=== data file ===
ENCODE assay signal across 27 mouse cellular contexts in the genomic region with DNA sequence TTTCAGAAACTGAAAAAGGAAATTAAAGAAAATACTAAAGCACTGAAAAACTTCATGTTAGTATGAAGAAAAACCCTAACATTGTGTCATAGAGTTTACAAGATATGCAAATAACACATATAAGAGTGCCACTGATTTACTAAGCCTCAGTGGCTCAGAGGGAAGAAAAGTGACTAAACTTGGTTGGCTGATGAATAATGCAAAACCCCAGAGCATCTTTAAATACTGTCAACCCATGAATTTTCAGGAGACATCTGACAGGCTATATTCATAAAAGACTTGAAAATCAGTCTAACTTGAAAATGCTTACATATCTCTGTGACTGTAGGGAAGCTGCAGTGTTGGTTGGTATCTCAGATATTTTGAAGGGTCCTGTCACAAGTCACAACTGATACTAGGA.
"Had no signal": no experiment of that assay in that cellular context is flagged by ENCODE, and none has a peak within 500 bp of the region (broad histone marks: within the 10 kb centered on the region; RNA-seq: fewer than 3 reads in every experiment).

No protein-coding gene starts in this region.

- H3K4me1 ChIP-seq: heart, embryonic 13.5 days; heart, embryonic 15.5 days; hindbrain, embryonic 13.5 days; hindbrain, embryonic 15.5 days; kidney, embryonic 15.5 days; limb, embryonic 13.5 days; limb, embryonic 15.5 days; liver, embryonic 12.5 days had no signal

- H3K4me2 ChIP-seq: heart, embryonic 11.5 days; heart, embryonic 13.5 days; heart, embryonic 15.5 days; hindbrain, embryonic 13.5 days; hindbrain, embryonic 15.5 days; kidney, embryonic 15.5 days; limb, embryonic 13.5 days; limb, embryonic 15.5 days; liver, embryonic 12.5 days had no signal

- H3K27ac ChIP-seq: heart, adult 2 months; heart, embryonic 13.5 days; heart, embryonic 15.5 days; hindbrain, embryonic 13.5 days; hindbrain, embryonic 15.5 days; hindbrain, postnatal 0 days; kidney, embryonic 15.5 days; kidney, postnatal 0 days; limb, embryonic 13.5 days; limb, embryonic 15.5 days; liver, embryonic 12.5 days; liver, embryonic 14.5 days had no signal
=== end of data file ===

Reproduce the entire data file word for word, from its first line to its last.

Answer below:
ENCODE assay signal across 27 mouse cellular contexts in the genomic region with DNA sequence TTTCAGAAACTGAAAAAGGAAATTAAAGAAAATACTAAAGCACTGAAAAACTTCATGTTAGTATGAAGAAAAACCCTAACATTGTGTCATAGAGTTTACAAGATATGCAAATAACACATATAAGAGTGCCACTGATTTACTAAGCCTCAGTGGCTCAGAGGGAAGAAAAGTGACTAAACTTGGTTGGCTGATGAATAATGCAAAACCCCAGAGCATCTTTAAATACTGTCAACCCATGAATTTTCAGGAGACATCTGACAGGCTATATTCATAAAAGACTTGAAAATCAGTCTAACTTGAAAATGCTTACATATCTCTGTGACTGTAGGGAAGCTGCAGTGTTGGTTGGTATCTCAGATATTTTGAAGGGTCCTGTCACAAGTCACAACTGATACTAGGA.
"Had no signal": no experiment of that assay in that cellular context is flagged by ENCODE, and none has a peak within 500 bp of the region (broad histone marks: within the 10 kb centered on the region; RNA-seq: fewer than 3 reads in every experiment).

No protein-coding gene starts in this region.

- H3K4me1 ChIP-seq: heart, embryonic 13.5 days; heart, embryonic 15.5 days; hindbrain, embryonic 13.5 days; hindbrain, embryonic 15.5 days; kidney, embryonic 15.5 days; limb, embryonic 13.5 days; limb, embryonic 15.5 days; liver, embryonic 12.5 days had no signal

- H3K4me2 ChIP-seq: heart, embryonic 11.5 days; heart, embryonic 13.5 days; heart, embryonic 15.5 days; hindbrain, embryonic 13.5 days; hindbrain, embryonic 15.5 days; kidney, embryonic 15.5 days; limb, embryonic 13.5 days; limb, embryonic 15.5 days; liver, embryonic 12.5 days had no signal

- H3K27ac ChIP-seq: heart, adult 2 months; heart, embryonic 13.5 days; heart, embryonic 15.5 days; hindbrain, embryonic 13.5 days; hindbrain, embryonic 15.5 days; hindbrain, postnatal 0 days; kidney, embryonic 15.5 days; kidney, postnatal 0 days; limb, embryonic 13.5 days; limb, embryonic 15.5 days; liver, embryonic 12.5 days; liver, embryonic 14.5 days had no signal